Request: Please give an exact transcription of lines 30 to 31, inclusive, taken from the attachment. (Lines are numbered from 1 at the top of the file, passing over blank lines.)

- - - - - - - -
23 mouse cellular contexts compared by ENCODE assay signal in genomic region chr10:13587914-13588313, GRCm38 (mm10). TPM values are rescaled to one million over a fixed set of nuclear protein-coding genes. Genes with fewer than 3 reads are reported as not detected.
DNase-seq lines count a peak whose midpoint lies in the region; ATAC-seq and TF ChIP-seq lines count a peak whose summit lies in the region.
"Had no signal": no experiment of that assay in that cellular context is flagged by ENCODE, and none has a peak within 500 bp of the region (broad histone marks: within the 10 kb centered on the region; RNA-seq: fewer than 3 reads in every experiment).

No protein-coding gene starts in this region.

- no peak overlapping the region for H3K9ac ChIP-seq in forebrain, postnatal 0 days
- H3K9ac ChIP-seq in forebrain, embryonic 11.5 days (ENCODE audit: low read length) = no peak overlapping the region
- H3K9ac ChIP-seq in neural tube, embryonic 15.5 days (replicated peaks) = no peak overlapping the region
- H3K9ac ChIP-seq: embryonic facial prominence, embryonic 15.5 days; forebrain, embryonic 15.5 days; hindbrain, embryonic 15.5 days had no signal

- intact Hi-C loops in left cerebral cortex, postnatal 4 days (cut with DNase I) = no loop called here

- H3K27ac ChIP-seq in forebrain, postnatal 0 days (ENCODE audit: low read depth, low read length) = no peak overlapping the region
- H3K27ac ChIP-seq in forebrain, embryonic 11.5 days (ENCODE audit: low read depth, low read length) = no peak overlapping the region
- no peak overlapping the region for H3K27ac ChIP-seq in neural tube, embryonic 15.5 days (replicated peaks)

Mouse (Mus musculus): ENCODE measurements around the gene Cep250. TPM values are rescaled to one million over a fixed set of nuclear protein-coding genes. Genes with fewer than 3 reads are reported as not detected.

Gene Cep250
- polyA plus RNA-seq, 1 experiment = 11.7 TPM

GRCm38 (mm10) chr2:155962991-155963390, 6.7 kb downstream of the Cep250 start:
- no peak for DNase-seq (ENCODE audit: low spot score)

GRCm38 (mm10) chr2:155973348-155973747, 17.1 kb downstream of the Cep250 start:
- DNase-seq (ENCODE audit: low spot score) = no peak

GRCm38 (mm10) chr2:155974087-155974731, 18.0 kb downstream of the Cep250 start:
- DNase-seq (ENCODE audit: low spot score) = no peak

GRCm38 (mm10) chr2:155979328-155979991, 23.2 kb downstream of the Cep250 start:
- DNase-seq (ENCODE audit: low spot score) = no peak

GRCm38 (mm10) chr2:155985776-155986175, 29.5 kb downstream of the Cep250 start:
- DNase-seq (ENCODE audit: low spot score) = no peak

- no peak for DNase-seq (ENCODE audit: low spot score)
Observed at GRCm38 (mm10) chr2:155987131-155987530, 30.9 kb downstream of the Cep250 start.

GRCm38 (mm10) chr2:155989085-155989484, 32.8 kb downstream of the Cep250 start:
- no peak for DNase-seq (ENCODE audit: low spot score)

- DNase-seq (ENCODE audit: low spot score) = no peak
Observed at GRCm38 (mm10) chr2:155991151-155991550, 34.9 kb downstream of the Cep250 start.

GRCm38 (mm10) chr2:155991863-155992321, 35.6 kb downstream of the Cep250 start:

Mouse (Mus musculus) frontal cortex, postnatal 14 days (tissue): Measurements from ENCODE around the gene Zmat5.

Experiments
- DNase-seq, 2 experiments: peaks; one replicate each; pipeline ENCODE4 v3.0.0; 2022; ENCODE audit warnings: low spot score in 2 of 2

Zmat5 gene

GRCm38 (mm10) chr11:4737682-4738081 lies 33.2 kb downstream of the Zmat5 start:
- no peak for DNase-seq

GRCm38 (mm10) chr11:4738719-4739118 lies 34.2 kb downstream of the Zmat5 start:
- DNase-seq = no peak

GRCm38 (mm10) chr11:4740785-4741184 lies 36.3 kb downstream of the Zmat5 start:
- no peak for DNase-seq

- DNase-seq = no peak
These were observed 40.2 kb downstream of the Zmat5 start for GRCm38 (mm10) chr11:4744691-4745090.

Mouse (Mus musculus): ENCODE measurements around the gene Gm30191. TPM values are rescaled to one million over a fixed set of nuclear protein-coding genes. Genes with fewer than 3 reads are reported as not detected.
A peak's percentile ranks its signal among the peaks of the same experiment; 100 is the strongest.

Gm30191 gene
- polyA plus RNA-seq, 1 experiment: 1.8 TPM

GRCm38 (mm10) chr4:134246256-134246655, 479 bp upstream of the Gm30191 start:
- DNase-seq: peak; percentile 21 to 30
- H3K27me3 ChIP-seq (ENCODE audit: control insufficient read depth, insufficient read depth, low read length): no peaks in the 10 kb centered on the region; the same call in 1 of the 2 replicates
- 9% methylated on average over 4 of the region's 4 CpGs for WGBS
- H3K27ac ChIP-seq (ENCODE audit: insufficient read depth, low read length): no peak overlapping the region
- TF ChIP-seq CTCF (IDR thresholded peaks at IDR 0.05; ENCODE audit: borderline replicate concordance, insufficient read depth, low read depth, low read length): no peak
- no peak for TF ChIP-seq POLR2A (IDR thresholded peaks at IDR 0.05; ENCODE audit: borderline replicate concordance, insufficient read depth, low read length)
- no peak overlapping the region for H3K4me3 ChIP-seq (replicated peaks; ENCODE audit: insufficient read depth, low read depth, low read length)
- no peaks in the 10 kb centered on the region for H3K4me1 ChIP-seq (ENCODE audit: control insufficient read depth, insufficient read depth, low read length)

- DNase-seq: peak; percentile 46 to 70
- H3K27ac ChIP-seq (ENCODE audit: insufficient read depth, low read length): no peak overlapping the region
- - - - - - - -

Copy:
- DNase-seq (ENCODE audit: low spot score) = no peak
Observed at GRCm38 (mm10) chr2:155991151-155991550, 34.9 kb downstream of the Cep250 start.